Although the development and progression of diabetic nephropathy may be retarded by normalization of the blood pressure (preferably with an angiotensin converting enzyme inhibitor) and strict control of the plasma glucose concentration, many patients still progress to end-stage renal disease [1-3]. Important determinants of progression include the severity of histologic disease and the absolute amount of proteinuria .
Diabetes is the most common cause of new patients requiring renal replacement therapy, accounting for approximately 45 percent of cases in the United States [5,6]. Although less frequent in other countries, 34 and 30 percent of incident dialysis patients have diabetes in Germany and Australia, respectively . An increasing incidence has also been noted in non-German European countries, as reported from data from 10 registries in Europe . However, the incidence appears to have stabilized in Denmark, which may be due to the widespread implementation of intensive renoprotective measures .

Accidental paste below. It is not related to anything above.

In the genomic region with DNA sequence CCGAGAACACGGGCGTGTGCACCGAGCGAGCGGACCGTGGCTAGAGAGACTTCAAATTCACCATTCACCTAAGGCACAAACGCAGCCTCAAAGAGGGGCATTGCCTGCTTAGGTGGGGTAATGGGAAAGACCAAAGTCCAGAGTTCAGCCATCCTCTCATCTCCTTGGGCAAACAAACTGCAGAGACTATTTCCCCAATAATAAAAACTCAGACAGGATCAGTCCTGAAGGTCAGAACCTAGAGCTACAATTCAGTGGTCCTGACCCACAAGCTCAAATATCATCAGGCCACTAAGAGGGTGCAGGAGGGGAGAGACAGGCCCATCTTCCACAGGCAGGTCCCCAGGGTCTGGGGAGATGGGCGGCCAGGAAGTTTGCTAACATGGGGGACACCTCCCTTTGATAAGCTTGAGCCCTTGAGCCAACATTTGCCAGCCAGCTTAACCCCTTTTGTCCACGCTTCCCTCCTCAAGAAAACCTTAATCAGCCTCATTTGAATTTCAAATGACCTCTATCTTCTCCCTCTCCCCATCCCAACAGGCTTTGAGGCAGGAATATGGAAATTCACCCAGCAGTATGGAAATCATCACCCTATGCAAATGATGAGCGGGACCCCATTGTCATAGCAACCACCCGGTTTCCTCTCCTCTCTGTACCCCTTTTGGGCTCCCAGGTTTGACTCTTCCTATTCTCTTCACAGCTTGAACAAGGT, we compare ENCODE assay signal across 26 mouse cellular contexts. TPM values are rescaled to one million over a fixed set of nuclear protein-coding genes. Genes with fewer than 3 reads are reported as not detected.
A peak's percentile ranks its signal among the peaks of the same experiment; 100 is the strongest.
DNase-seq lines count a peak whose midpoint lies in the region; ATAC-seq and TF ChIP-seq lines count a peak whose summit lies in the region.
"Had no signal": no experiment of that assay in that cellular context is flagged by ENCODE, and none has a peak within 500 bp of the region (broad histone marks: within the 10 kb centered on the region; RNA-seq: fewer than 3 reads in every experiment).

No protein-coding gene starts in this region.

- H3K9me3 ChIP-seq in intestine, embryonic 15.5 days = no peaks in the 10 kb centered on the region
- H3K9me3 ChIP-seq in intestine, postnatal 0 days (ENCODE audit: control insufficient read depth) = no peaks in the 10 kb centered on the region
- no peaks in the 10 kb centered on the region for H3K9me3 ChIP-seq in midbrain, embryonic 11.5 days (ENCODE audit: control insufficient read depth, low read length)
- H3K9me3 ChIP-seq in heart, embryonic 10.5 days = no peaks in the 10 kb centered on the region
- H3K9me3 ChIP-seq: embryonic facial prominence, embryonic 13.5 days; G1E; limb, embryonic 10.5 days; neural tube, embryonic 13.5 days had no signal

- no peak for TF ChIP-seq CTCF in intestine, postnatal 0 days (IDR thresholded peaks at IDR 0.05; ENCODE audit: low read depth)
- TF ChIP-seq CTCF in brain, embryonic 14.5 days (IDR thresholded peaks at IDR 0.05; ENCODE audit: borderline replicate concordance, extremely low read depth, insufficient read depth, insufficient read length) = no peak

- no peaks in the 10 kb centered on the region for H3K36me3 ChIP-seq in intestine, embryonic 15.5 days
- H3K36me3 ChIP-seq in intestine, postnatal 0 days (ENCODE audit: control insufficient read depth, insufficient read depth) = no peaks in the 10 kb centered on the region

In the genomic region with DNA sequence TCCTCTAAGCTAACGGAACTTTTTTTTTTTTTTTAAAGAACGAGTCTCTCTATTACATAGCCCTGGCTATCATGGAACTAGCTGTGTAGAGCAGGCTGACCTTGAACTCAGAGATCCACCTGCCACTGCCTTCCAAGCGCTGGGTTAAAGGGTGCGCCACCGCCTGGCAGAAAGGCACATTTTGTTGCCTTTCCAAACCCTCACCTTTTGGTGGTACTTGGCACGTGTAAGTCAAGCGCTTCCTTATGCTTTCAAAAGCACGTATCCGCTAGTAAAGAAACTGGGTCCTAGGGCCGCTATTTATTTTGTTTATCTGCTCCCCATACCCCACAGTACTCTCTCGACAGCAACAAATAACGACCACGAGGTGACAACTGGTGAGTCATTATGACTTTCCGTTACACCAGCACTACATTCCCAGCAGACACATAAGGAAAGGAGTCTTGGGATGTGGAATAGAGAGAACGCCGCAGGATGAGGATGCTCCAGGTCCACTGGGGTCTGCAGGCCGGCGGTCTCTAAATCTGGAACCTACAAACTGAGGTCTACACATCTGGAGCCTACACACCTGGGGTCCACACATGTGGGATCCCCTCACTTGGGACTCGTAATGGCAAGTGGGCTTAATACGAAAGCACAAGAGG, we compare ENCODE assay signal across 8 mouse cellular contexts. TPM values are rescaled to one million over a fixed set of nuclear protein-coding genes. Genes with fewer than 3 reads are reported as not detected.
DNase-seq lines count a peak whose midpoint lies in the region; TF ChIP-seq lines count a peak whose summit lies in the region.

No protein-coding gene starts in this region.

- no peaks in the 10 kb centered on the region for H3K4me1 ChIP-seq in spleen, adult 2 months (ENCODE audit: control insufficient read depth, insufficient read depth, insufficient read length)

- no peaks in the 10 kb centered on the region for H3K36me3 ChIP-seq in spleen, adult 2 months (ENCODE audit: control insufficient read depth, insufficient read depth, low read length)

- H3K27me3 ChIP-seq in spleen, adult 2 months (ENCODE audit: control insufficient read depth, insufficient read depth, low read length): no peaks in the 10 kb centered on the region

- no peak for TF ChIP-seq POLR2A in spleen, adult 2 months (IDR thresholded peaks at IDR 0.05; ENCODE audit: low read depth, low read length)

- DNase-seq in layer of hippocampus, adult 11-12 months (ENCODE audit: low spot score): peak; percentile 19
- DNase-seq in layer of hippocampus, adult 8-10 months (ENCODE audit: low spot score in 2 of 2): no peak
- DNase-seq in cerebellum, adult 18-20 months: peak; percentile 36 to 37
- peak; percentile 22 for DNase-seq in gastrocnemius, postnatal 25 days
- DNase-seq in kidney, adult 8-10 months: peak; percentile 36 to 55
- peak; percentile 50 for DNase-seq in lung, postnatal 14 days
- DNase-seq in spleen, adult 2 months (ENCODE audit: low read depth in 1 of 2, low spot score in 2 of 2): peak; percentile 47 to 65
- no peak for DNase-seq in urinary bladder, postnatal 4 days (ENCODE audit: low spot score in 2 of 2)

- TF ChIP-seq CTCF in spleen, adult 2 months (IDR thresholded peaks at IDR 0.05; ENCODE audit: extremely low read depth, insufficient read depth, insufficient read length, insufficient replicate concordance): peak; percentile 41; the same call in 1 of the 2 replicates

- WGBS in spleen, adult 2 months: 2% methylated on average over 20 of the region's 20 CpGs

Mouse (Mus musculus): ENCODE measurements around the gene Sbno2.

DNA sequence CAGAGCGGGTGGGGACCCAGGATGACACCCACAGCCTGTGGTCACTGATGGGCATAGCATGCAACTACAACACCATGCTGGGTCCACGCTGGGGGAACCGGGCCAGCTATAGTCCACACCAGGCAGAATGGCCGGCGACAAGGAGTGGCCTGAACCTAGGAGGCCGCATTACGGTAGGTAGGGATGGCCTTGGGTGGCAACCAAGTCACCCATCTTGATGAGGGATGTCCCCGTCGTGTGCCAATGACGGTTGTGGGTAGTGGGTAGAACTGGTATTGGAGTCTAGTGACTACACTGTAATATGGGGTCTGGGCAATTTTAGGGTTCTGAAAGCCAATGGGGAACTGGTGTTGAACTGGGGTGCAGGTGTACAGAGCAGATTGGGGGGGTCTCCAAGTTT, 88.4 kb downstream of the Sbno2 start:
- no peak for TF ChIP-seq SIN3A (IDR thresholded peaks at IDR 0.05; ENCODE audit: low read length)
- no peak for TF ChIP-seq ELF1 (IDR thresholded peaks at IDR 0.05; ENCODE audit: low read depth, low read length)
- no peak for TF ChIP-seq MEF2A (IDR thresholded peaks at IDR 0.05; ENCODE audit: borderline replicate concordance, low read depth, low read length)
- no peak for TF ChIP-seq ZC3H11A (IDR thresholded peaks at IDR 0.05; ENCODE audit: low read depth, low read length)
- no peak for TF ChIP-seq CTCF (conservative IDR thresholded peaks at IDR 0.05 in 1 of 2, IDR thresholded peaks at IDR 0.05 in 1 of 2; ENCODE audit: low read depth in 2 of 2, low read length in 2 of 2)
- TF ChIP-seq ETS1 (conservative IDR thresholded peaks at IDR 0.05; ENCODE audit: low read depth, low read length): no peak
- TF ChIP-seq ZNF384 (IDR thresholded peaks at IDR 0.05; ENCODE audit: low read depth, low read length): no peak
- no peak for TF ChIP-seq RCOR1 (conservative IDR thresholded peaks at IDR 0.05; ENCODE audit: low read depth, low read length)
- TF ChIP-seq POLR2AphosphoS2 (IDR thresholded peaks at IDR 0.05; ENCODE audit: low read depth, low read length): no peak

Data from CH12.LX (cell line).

In the United States and Puerto Rico, although the total number of total number of patients who develop end-stage renal disease due to diabetes continues to increase, the risk of developing end-stage renal disease appears to be decreasing among patients who have diabetes . Although the reasons for the decline in risk are not known, improved glycemic and blood pressure control and the use of angiotensin-converting enzyme inhibitors or angiotensin receptor blockers may play a role [2,6,10].
Patient survival in diabetics on maintenance dialysis is lower than that seen in nondiabetics with end-stage renal failure due to chronic glomerular disease or hypertension [5,11,12]. As noted in the 2009 USRDS database, only approximately 30 percent of patients with diabetes survived five years after initiation of hemodialysis . Survival also varies inversely with age, being best in young patients with good blood pressure control and no clinically evident cardiac disease [5,14].
However, these survival data may be overly optimistic as it is based upon information from the United States Renal Data system, a data base that excludes patients who have died within the first 90 days of the initiation of dialysis. When such individuals are included in mortality studies, the survival rate of diabetics requiring dialysis remains poor, even in dialysis centers located in countries with relatively high survival rates. As an example, among 84 consecutive patients with type 2 diabetes requiring dialysis in a center in France, 27 (32 percent) died at a mean follow-up of 211 days .